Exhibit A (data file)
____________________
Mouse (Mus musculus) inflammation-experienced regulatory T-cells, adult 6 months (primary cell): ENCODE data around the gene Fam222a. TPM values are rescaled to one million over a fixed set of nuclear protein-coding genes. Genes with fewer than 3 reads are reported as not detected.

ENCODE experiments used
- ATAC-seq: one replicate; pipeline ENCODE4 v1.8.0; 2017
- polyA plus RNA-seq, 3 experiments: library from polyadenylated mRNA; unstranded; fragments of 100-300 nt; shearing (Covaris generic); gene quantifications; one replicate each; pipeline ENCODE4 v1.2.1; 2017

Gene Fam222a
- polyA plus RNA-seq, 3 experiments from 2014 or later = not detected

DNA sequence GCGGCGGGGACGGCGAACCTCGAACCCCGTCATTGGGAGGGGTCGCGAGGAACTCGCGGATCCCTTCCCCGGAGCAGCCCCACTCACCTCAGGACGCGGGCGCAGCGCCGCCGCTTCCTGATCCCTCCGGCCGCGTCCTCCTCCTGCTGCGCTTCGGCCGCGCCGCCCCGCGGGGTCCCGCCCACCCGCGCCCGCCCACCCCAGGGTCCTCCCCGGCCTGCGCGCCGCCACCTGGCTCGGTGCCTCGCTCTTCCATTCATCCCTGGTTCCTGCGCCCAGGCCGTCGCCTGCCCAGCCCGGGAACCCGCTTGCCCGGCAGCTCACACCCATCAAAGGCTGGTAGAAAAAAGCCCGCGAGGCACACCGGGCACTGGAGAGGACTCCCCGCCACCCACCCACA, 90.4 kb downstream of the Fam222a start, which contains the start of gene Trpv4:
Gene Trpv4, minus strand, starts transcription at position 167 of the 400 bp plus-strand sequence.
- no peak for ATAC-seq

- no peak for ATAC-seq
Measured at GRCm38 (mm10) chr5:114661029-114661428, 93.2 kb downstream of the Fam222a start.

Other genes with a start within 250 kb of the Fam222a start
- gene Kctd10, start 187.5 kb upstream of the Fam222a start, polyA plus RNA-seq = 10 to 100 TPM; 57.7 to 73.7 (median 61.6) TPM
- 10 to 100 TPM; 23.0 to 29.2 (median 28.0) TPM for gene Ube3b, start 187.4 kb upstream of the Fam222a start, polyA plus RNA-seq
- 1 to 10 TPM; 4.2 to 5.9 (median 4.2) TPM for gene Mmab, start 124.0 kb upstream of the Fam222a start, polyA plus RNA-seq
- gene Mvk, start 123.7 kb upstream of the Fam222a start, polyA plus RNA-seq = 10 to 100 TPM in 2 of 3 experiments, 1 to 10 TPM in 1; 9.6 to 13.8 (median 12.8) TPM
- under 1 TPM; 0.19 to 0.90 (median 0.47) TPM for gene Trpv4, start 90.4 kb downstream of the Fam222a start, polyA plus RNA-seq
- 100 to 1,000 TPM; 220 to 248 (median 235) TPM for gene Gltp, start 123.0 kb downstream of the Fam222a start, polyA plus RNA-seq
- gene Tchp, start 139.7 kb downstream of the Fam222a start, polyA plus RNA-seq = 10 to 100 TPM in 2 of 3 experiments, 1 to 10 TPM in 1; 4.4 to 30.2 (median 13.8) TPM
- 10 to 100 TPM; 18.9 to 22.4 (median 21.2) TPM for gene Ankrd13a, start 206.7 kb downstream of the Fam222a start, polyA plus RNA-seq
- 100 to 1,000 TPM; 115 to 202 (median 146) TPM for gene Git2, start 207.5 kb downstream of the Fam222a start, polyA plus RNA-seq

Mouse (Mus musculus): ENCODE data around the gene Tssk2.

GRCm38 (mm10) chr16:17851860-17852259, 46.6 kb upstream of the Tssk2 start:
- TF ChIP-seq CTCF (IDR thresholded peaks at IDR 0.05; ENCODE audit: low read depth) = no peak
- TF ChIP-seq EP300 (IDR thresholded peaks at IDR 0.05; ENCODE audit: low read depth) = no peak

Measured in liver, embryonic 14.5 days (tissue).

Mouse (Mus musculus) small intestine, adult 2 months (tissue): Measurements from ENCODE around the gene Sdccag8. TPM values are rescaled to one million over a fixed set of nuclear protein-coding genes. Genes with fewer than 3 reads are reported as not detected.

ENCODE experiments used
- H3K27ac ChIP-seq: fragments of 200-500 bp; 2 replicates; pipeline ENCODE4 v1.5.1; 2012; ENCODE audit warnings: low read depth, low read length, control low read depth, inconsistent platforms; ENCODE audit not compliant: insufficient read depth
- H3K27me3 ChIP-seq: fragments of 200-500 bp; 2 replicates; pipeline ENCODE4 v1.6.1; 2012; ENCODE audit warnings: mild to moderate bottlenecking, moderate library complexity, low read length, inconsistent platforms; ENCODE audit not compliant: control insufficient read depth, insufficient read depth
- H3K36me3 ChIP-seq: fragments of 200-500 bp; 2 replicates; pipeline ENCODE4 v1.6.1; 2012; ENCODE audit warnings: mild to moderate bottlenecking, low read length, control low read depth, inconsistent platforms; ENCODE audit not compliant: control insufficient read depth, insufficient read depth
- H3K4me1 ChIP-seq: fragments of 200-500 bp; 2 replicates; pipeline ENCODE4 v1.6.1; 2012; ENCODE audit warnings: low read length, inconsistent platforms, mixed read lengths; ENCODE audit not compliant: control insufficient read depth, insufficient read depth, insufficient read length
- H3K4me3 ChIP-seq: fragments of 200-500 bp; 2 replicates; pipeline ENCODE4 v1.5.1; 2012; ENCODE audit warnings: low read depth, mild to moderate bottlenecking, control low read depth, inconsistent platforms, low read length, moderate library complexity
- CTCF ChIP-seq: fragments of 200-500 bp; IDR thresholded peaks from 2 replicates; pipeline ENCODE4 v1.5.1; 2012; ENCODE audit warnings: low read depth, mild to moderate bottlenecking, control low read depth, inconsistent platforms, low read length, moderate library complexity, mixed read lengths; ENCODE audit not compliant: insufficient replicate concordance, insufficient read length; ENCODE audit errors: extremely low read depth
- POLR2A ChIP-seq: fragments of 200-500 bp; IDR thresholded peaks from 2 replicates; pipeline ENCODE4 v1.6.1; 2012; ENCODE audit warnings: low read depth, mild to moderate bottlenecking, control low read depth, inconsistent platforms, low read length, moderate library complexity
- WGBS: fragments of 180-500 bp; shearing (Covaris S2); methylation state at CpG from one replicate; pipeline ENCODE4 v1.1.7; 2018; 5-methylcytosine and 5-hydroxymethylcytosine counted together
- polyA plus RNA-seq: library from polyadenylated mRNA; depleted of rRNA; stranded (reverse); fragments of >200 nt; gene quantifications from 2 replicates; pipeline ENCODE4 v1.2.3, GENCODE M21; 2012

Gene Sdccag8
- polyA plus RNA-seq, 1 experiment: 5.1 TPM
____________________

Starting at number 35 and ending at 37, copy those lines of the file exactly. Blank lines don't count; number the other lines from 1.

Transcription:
- POLR2A ChIP-seq: fragments of 200-500 bp; IDR thresholded peaks from 2 replicates; pipeline ENCODE4 v1.6.1; 2012; ENCODE audit warnings: low read depth, mild to moderate bottlenecking, control low read depth, inconsistent platforms, low read length, moderate library complexity
- WGBS: fragments of 180-500 bp; shearing (Covaris S2); methylation state at CpG from one replicate; pipeline ENCODE4 v1.1.7; 2018; 5-methylcytosine and 5-hydroxymethylcytosine counted together
- polyA plus RNA-seq: library from polyadenylated mRNA; depleted of rRNA; stranded (reverse); fragments of >200 nt; gene quantifications from 2 replicates; pipeline ENCODE4 v1.2.3, GENCODE M21; 2012